“Hearing loss doesn’t hurt – so why should I treat it?”

Dave Fabry, Ph.D invited Starkey’s own Dr. Archelle Georgiou and Jamie Myers, Au.D. to our Sound Bites podcast to answer 10 of the most frequently asked questions we get about hearing, hearing loss and hearing aids.

One of the questions tackled by this panel of experts was, “If hearing loss doesn’t hurt, why should I treat it?” Below is their answer. It has been edited for length and clarity.

Dr. Archelle Georgiou — Well, Dave, you've been in this industry a lot longer than me, and I've learned a lot from you. And one thing that you've shared that has resonated is how Helen Keller once said that "vision loss separates us from things and hearing loss separates us from people."

Connecting with people is part of being human and it keeps us healthy. So not connecting with people because of hearing loss means that you are at risk for social isolation and depression. That can turn into loneliness and loneliness has been scientifically linked to premature death. Loneliness has actually been compared to the risk of smoking a half a pack of cigarettes per day. So that is a really important reason why you should address hearing loss even though it's not painful.

But for those who are thinking, “No, I'm fine. I'm not lonely. I'm not depressed,” there really is an important additional non-painful reason to address your hearing loss. And that's because hearing loss increases the risk of dementia. Even mild hearing loss doubles your risk of dementia. Moderate hearing loss triples it. And severe hearing loss makes it times five.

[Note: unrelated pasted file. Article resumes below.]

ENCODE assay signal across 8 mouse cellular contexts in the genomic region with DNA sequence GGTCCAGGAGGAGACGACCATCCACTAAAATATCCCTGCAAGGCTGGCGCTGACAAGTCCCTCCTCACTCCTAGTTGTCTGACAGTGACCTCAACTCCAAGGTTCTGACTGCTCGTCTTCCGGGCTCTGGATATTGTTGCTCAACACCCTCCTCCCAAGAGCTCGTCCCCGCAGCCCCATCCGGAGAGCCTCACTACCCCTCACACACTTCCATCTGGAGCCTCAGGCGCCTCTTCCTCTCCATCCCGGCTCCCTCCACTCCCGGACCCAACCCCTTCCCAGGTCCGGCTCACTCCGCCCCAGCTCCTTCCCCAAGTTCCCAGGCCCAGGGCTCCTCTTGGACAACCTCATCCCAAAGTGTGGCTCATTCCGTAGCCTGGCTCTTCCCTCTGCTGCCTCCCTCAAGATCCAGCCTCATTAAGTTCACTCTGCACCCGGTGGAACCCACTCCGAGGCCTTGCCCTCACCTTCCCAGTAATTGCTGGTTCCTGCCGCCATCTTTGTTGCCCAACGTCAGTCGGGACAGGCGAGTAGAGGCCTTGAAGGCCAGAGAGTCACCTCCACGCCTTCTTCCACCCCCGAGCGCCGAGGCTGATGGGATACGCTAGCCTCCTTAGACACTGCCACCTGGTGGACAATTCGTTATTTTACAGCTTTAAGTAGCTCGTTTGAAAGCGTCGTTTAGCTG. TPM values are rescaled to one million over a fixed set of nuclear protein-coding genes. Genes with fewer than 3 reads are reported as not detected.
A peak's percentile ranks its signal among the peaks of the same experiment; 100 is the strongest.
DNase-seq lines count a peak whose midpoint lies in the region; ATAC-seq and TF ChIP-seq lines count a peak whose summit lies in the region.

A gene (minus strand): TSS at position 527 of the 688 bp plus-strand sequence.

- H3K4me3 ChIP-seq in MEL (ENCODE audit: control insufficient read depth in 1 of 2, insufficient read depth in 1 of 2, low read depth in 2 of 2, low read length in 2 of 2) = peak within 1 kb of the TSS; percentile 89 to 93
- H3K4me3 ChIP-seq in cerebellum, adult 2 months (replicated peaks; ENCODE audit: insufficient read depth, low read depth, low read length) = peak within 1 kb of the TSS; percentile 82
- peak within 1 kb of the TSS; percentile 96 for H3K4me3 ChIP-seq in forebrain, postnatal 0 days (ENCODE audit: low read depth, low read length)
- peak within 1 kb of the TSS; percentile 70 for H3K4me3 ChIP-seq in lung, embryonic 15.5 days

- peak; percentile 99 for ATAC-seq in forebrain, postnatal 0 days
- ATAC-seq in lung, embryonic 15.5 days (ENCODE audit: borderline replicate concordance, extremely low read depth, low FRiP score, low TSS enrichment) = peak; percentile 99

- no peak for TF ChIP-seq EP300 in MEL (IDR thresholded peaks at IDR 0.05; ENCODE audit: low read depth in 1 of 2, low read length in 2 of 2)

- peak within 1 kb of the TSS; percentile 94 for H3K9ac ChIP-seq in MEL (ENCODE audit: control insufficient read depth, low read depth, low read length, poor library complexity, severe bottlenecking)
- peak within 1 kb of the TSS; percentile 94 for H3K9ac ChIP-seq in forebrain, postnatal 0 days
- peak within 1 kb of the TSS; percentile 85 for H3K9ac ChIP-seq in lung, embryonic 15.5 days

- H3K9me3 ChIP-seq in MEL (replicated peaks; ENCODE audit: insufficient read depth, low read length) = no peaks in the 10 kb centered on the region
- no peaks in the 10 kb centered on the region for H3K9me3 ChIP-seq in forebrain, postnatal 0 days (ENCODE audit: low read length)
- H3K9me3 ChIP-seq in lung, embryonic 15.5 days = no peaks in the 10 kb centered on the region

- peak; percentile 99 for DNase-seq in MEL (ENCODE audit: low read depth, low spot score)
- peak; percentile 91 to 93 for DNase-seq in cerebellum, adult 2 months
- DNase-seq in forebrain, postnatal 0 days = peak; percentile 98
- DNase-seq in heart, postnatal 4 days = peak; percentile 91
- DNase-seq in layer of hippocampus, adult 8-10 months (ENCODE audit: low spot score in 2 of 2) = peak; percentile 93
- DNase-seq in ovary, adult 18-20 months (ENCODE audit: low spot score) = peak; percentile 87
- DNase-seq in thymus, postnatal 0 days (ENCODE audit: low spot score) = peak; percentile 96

So, no, hearing loss doesn't hurt in the early stages, but the dementia that can follow can certainly hurt you and especially the people who love you. And I just can't emphasize enough, Dave, that hearing is part of your overall health. So yes, I'm going to repeat them because I think people don't know.

Social isolation, loneliness, depression, falls, injuries, dementia and cognitive impairment. And there's more. The most important thing is that hearing is related to all of these other medical conditions. I think that if more people were aware of that, rather than just thinking that their decreased hearing is causing a little bit of a communication problem that they can solve by turning the volume up, I think that more people would care, and less people would delay in addressing their hearing loss.


Drs. Fabry, Myers and Georgiou answer the Top 10 FAQs we get about hearing loss.


Jamie Myers, Au.D. — The recent Lancet Commission study on dementia showed that treating your hearing loss is the number one modifiable risk factor in mid age, which I believe 40 to 64 is what they defined as mid age. And that is the number one modifiable risk factor for preventing dementia. Number one, I mean I just wish it was on every billboard. It's such a seemingly simple treatment for us to prevent such a disease that can cause so many more problems for yourself, for your family.

Dave Fabry, Ph.D. — Well, and I've always said that if you want to get a Baby Boomer's attention, talk to them about cognitive decline. We want to keep our brain as sharp as we can throughout every sector and segment of our life.

To find a nearby hearing professional or audiologist who you can consult with about hearing loss, simply type your zip code in here and you’ll a generate a list of local providers who you can reach out to for help. To listen to the Starkey Sound Bites podcast, look for it wherever you get your podcasts.


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By Starkey Hearing